Hardcore Humanism Podcast Interview With Steve Albini

What we can learn from the punk rock mind.

Posted Jul 14, 2020

After years of writing about my interviews with compelling individuals, I'm thrilled to now be able to share the actual conversations with you on the Hardcore Humanism Podcast. Each week, we will be celebrating, talking with, and learning from an outside-the-box thinker—musicians, artists, writers, activists, and entrepreneurs who challenged conventional norms, discovered their life’s purpose and dared to put that purpose into action. And throughout the week, we will be sharing content on Psychology Today based on these interviews—podcast, articles, and a self-help video.

This week we interviewed Steve Albini. I had first interviewed Steve back in 2015 for Psychology Today and he has been a huge influence on me, the way I think, and how I practice as a clinical psychologist and life coach. Steve is a founding member of seminal punk rock bands such as Big Black and Shellac. He also founded Electrical Audio—an independent DIY recording studio. Over the years, Steve has recorded hundreds of punk rock artists, as well as other artists such as Nirvana, The Pixies, and Robert Plant and Jimmy Page.

But perhaps even more importantly, Steve has been a fierce advocate of the art, craft, and ethics of punk rock culture. And even if you don’t listen to punk rock music and are not an active part of the punk rock community, there is a great deal that anyone can learn from listening to Steve’s story.

Check out the podcast for the whole conversation—but here are a few important psychological concepts to consider beforehand.

First and foremost, Steve explains in the interview his approach to life as an open-minded individual. Research suggests that open-minded thinkers are happier and more creative. But Steve explains how the punk rock community is not simply about being open-minded—it’s about being anti-stigma. Stigma on a range of issues, from personality style to interests and mental health—can be incredibly damaging emotionally. Steve explains how he was able to resist self-stigma and was able to apply that open-minded approach to his interactions with others.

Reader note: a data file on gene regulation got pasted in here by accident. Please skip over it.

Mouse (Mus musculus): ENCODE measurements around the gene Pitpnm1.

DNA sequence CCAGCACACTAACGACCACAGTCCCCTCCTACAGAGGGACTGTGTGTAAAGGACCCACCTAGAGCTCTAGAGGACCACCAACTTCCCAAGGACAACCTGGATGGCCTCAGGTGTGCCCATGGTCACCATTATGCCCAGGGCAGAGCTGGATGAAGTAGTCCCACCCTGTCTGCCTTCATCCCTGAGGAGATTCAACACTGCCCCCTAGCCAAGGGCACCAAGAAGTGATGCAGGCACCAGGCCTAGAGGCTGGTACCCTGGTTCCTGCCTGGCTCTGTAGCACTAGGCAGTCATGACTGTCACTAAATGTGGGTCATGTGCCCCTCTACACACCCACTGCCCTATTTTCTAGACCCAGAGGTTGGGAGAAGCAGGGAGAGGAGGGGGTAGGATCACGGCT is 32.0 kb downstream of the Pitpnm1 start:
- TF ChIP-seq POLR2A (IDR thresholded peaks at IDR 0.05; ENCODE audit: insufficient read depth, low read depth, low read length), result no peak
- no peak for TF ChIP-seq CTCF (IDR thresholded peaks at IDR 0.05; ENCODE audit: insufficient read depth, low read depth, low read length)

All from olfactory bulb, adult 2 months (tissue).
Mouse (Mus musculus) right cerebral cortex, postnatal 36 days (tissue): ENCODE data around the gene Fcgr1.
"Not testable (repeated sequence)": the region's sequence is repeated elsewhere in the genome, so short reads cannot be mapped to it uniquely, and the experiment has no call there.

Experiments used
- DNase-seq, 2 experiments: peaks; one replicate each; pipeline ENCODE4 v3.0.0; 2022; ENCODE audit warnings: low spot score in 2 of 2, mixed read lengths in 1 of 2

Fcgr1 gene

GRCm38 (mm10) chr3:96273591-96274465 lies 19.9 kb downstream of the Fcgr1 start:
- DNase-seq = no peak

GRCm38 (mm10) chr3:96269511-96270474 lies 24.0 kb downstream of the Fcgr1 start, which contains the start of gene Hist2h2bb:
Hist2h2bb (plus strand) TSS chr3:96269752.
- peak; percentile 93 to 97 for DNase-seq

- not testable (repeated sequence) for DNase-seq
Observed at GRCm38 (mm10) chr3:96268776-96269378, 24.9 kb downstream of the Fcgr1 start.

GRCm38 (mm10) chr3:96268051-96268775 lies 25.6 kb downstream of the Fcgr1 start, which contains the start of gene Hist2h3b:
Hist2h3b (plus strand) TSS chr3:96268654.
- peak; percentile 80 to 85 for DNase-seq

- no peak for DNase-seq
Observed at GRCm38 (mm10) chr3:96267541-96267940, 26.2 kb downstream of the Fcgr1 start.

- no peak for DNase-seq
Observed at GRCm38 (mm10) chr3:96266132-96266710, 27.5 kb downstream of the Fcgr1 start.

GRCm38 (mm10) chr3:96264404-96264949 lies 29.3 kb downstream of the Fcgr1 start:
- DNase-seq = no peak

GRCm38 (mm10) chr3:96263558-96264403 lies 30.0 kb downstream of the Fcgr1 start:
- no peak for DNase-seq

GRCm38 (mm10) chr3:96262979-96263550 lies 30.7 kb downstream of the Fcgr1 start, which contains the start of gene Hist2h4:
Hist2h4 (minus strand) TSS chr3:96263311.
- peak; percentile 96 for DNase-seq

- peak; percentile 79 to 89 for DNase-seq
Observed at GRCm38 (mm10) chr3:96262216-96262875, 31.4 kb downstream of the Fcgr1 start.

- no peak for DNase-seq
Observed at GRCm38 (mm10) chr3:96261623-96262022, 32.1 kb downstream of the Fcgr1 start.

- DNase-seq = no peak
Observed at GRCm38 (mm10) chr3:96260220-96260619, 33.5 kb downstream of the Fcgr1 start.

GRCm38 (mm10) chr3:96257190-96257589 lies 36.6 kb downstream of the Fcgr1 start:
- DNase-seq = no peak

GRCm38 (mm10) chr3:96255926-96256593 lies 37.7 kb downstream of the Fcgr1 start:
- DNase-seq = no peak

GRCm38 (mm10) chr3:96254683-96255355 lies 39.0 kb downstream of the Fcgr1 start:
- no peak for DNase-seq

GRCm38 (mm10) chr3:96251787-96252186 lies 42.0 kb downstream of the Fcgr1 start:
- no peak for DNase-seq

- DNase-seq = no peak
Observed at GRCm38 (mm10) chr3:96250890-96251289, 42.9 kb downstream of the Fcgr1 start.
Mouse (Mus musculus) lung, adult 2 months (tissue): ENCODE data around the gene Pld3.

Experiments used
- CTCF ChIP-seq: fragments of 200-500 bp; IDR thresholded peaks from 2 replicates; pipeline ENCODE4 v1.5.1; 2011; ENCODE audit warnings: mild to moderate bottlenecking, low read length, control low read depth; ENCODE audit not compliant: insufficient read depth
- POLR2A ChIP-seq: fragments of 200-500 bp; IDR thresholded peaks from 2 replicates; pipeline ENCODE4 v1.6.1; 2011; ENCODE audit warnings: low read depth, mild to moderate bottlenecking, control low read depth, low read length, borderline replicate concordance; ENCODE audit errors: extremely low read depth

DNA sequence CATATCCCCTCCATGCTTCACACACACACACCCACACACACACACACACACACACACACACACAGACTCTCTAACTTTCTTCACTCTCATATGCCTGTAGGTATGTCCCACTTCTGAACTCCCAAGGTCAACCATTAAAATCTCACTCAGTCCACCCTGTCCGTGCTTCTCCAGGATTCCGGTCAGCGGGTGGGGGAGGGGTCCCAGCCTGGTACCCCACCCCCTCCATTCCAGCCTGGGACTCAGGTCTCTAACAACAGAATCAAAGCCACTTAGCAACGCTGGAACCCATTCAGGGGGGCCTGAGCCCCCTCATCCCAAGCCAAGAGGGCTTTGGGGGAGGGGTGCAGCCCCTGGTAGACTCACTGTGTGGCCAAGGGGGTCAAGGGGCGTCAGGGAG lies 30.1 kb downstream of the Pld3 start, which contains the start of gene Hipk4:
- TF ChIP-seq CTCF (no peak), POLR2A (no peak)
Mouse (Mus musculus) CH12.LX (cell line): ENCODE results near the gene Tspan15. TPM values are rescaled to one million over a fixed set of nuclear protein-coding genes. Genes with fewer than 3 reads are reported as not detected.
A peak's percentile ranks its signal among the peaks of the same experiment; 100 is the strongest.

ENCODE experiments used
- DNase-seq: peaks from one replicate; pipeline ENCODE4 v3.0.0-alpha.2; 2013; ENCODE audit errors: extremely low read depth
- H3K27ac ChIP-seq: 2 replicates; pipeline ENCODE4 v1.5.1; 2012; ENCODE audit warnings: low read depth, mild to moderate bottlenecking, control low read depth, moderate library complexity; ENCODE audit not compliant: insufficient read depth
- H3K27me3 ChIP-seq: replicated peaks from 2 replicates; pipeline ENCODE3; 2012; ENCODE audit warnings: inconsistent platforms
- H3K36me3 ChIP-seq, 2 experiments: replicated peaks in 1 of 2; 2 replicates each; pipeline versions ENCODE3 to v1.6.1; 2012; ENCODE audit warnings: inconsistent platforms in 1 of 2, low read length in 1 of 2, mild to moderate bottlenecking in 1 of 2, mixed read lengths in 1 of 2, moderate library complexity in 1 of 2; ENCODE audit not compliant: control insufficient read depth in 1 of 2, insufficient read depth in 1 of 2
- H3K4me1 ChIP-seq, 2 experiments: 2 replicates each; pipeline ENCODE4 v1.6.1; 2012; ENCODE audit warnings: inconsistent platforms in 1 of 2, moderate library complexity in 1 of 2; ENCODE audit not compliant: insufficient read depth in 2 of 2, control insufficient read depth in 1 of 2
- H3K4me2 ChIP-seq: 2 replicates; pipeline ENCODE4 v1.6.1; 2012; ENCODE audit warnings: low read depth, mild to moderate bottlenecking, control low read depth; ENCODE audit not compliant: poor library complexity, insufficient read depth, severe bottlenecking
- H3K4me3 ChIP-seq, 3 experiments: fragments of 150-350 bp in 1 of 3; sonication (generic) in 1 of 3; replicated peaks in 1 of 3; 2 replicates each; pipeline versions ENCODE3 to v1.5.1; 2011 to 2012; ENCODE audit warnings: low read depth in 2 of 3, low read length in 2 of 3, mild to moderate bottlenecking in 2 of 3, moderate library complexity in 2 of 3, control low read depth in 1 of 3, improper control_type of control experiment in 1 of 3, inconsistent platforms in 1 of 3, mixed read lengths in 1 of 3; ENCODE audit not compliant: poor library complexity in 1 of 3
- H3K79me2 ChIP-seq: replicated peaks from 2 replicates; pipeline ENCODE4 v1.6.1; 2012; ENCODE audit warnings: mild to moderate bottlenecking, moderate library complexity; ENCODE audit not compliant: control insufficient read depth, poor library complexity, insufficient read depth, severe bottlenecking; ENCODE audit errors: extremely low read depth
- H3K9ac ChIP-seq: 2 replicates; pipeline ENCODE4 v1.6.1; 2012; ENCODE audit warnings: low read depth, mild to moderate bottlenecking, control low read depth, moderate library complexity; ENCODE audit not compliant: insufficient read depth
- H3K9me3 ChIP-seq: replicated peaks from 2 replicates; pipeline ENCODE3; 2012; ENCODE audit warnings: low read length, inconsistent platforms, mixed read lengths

Next, Steve clearly found his purpose in punk rock music and culture. Purpose—understanding and striving for what gives our lives meaning—has been identified as a key ingredient in living a longer and more productive life. Living with an overarching purpose is associated with healthier behaviors, as well as improved stress management. Punk rock has clearly provided Steve with an ongoing sense of purpose that has manifested both in his music as well as his do-it-yourself (DIY) approach to his business as a recording engineer.

Finally, Steve explains how being open-minded and accepting in combination with a strong sense of purpose has allowed him to develop a strong community in punk rock. Research suggests that strong social connections are associated with improved mental and physical health. For example, a recent meta-analysis of 148 studies showed that strong social relationships predict lower mortality comparable to other known risk factors.

Whether you are a Steve Albini fan, a punk rock fan, or just someone interested in listening to and learning from inspirational people—check out my conversation with Steve on the Hardcore Humanism Podcast on HardcoreHumanism.com, Apple Podcasts or your favorite podcast app.